Hello PxlEyes members, readers and visitors! Today we are going on a journey in the macro world, guided by Craig Taylor, an exceptional photographer who will unravel for us this amazingly detailed world of insects.
We will stare into those…many many eyes of tiny spiders, we will observe a moth’s trunk and we’ll go “eeew” at the hairy bodies of other insects. All in all, it is fascinating to observe these little beings, and we’re grateful to Craig for his help with this: he combines the passion for photographic art with the scientific part (being an engineer for a living), achieving spectacular results: macros, as well as some light painting shots.
But let’s see what he has to say about this, in the following exclusive interview.
“Zebra Jumping Spider”
Q: Howdy Craig and welcome to the PxlEyes community! Please tell us who the person behind the camera is.
Hola! I am Craig Taylor from Sheffield, England. I work full time as a software engineer, which probably helped out quite a bit with the type of photography I mess around with.
The technicalities of it, are usually enough to put most people off giving it a go, but I guess I am kind of used to it.
I geek out a LOT. It takes up a lot of time and patience, sometimes it takes me a full day or more to create an image, depending on the circumstances of what I am trying to create.
I still feel like I have miles to go in terms of the knowledge and techniques I need to finally produce images I will be satisfied with.
“Zebra Jumping Spider II”
Q: You are definitely a professional! When and how did you start out in photography on such a high level?
Well that depends on your definition of professional. Professionals in their respective fields usually earn a living or at least make money from their skills.
All I ever seem to do is spend money. Photography is expensive enough as a regular hobby, but when you start concentrating on a specific niche, it can get silly.
No matter what new piece of kit I acquire, there is always “the other” bit of gear that I need to go with it. This is one of the things I like about it though.
The images I produce are not influenced by sales or money in any way.
The images are for me to look at and to admire the intricacies of the subject in the best quality I can make at the time and with a look and feel that I find pleasing.
If other people like the images too, then that’s a great bonus. Macro excites some people, it’s always great to see an amazed reaction from someone who has never seen similar images, but for every 1 person interested or involved with macro photography there seems to be a 1000 that are interested in wedding photography or some other genre I find utterly dull.
It must be me that’s the odd one out. You may be surprised to hear that my friends all chipped in to buy my first camera, a superzoom, about 15 months ago.
I still feel like I am climbing the steepest part of a huge learning curve and most of what I have produced is thanks to the macro community out there that have worked on this kind of thing for years and years and are so willing to share.
“White Headed Moth”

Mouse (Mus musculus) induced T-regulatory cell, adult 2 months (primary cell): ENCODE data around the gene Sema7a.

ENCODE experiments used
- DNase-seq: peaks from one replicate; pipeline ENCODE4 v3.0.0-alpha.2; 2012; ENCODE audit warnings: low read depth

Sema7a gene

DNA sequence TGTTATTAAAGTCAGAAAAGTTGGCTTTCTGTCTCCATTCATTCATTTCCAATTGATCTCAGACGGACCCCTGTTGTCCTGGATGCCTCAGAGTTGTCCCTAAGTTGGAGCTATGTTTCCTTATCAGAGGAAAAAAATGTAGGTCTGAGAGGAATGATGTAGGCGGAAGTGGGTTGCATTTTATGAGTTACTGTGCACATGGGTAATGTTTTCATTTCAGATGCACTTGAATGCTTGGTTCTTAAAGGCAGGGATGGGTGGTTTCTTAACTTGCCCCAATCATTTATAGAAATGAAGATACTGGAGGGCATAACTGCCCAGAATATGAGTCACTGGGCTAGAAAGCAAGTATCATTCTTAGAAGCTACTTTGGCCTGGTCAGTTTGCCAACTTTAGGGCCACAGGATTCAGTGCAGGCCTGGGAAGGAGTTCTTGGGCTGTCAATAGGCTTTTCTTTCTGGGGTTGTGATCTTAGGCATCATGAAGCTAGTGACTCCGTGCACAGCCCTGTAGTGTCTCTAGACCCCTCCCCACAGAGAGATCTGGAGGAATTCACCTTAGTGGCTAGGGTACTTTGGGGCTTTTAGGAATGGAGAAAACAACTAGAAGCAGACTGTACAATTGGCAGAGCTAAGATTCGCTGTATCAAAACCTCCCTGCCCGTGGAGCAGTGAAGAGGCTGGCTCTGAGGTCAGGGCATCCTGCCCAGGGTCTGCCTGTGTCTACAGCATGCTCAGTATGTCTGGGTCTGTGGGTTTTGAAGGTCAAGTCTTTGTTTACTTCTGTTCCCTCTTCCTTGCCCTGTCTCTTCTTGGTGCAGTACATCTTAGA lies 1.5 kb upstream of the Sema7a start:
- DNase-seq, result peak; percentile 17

Q: We have heard you publish something for National Geographic. Any other big corporations you have collaborated with?
Yeah I was featured in the 2011 National Geographic photo competition. Don’t get too excited though, I didn’t win anything.
In the short amount of time I have been making macro images, only a few opportunities have presented themselves.
I nearly had an image of a bee on the label of a particular brand of honey in the US, that would have actually been worth quite a lot in royalties.
It wasn’t until I pointed out that the bee I had photographed wasn’t a honey producer that it fell through.
Whoops. An image of a moth I created was printed on some lampshades, the things that crop up for me are always bizarre.
“Long Legged Fly”
Q: Why macros?
Why Macros. That’s actually a question I have been asked a lot. I still find it difficult to answer.
I have always liked insects, and when I discovered I could view them in such a way it was quite addictive. So long as it is not too cold, like it is at the moment tut tut.
Any patch of grass or vegetation has something living in there that is truly amazing. Highly evolved and specialised species that pretty much go completely unnoticed.
After I produce an image, I often discover things about the subject that blows my mind. Like spiders breathing through their skin, or looking closely at the tools that biting insects use to tear skin open.
I spend a lot of time on forums and many of them have entomologist members that point things out to me.
I know that there are scientists and researchers that have spent lots of time looking at insects through microscopes.
They only get to see thin slices at a time, there is no easy method for them to see something tiny in full focus with a depth of field that covers the entire insect in full color.
I like knowing that the things I see have been seen in such a way by very few people, and sometimes by nobody ever before.
Q: Please give a little piece of advice for the ones that admire your work and aspire to be like that some day.
I only started doing this 15 months ago. If you find macro genuinely interesting, you may be surprised to hear that you don’t particularly have to spend much money to get started. I have a mini-tutorial on my blog HERE
which shows how you can create similar looking images without spending any more than $450 (£285). I find it to be a very rewarding hobby and I look forward to seeing incredible things in the wild when the new season begins.